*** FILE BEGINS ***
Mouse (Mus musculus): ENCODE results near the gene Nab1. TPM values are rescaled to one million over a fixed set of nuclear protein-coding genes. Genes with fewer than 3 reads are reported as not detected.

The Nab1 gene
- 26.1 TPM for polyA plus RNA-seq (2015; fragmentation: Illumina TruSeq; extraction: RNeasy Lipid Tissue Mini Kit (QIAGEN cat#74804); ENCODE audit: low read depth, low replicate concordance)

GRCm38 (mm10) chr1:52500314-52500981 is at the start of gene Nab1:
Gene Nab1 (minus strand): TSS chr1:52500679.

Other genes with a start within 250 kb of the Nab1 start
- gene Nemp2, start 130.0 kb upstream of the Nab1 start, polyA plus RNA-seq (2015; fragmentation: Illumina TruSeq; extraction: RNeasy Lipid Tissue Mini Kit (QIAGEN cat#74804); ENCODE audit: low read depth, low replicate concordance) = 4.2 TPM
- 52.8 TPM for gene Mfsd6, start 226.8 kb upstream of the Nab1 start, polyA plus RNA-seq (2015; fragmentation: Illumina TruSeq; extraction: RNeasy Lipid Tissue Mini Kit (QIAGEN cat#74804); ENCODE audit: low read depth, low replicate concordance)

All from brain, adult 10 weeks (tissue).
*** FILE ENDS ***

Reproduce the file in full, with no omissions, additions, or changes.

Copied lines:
Mouse (Mus musculus): ENCODE results near the gene Nab1. TPM values are rescaled to one million over a fixed set of nuclear protein-coding genes. Genes with fewer than 3 reads are reported as not detected.

The Nab1 gene
- 26.1 TPM for polyA plus RNA-seq (2015; fragmentation: Illumina TruSeq; extraction: RNeasy Lipid Tissue Mini Kit (QIAGEN cat#74804); ENCODE audit: low read depth, low replicate concordance)

GRCm38 (mm10) chr1:52500314-52500981 is at the start of gene Nab1:
Gene Nab1 (minus strand): TSS chr1:52500679.

Other genes with a start within 250 kb of the Nab1 start
- gene Nemp2, start 130.0 kb upstream of the Nab1 start, polyA plus RNA-seq (2015; fragmentation: Illumina TruSeq; extraction: RNeasy Lipid Tissue Mini Kit (QIAGEN cat#74804); ENCODE audit: low read depth, low replicate concordance) = 4.2 TPM
- 52.8 TPM for gene Mfsd6, start 226.8 kb upstream of the Nab1 start, polyA plus RNA-seq (2015; fragmentation: Illumina TruSeq; extraction: RNeasy Lipid Tissue Mini Kit (QIAGEN cat#74804); ENCODE audit: low read depth, low replicate concordance)

All from brain, adult 10 weeks (tissue).